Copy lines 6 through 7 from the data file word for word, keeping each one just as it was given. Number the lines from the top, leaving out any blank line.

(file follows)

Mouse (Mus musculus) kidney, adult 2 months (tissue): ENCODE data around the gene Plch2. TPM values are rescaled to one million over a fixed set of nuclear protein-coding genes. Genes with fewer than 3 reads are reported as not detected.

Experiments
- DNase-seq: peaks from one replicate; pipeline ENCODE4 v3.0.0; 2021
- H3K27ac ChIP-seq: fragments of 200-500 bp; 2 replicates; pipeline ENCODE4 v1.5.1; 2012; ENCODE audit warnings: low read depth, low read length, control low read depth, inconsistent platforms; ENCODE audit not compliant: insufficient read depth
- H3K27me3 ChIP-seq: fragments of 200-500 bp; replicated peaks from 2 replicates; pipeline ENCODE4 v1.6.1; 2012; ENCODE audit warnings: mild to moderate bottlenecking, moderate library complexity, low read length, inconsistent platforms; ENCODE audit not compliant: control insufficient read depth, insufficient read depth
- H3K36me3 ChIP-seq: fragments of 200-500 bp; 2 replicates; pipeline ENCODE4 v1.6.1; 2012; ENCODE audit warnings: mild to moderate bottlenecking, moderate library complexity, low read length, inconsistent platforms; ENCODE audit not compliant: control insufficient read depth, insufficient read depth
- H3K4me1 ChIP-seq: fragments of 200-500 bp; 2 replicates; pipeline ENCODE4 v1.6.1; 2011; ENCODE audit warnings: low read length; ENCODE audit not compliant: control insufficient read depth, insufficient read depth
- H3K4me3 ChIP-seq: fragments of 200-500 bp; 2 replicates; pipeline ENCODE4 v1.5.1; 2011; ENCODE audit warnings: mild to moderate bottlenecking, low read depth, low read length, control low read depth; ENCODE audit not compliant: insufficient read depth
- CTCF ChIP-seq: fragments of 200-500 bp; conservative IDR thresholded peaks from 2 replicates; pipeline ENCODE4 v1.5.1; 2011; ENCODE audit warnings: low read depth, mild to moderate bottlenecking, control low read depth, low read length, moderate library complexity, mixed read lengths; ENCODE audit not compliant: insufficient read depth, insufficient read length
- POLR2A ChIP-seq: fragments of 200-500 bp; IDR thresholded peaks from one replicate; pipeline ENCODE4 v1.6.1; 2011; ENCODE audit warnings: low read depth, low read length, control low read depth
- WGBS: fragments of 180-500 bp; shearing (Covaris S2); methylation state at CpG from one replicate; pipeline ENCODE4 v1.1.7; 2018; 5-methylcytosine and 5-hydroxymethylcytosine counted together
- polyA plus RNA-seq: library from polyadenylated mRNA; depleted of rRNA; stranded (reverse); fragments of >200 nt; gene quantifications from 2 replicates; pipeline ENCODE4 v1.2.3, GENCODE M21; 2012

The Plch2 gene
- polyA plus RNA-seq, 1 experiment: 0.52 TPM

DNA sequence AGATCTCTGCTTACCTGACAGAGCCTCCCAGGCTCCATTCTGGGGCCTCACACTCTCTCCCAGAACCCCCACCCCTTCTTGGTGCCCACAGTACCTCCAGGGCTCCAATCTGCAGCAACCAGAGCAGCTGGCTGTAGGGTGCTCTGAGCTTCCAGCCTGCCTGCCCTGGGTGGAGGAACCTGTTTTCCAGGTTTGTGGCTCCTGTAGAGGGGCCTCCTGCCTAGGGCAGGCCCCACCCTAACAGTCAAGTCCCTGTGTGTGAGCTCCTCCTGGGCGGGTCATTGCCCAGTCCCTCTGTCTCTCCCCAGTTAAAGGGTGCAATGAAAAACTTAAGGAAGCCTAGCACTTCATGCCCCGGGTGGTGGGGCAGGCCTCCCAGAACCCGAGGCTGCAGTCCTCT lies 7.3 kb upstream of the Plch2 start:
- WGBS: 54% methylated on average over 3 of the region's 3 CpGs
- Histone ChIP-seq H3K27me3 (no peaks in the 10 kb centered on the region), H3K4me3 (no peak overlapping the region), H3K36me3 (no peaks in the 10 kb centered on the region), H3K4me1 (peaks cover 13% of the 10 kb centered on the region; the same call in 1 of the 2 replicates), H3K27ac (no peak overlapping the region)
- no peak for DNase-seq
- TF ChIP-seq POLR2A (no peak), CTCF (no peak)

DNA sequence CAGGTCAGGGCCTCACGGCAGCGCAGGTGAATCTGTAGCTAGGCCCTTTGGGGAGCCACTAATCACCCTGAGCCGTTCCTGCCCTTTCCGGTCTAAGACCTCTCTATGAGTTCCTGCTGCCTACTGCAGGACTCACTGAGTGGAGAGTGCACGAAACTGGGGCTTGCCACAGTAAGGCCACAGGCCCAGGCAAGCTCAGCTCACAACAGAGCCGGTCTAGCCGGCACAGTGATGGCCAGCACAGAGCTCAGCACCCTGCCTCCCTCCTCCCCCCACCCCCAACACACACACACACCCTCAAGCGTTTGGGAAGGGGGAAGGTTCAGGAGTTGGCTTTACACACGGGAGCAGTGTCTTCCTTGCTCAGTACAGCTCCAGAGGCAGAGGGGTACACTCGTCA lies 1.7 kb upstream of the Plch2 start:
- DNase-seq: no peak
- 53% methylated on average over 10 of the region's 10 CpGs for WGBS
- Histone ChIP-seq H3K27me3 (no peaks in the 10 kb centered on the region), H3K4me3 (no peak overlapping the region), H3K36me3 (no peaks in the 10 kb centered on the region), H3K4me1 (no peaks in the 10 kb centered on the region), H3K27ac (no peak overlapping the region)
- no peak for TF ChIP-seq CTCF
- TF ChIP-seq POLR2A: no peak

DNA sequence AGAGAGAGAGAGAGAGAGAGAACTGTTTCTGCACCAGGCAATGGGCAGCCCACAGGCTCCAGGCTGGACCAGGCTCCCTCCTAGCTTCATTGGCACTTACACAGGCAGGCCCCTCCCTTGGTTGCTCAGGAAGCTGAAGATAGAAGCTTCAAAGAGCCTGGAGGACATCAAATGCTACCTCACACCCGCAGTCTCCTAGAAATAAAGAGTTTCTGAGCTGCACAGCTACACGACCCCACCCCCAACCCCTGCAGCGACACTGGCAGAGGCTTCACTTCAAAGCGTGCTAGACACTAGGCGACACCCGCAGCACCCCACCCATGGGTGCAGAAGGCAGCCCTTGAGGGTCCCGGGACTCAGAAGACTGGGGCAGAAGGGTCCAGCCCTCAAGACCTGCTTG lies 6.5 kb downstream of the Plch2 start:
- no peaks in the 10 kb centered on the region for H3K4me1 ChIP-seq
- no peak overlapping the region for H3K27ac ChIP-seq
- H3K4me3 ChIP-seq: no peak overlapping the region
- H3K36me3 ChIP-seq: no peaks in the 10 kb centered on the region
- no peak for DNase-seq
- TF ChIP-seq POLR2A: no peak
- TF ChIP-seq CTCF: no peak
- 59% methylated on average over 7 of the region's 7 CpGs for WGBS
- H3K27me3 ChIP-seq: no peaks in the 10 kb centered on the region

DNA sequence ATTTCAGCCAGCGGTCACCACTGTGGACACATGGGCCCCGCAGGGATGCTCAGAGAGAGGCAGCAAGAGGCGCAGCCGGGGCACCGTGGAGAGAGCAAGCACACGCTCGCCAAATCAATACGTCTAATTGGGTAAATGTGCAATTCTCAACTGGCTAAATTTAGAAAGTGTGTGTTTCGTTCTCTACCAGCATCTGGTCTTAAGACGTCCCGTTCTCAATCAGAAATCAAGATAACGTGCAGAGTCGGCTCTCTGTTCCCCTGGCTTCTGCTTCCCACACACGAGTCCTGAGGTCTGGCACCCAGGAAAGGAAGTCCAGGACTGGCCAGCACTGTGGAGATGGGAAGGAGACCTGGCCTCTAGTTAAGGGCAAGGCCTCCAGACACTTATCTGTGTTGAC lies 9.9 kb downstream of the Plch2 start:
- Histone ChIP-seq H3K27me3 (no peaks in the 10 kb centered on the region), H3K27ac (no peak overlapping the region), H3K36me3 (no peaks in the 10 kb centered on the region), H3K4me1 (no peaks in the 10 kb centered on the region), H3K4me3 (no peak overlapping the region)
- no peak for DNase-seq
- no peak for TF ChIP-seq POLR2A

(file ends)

- H3K36me3 ChIP-seq: fragments of 200-500 bp; 2 replicates; pipeline ENCODE4 v1.6.1; 2012; ENCODE audit warnings: mild to moderate bottlenecking, moderate library complexity, low read length, inconsistent platforms; ENCODE audit not compliant: control insufficient read depth, insufficient read depth
- H3K4me1 ChIP-seq: fragments of 200-500 bp; 2 replicates; pipeline ENCODE4 v1.6.1; 2011; ENCODE audit warnings: low read length; ENCODE audit not compliant: control insufficient read depth, insufficient read depth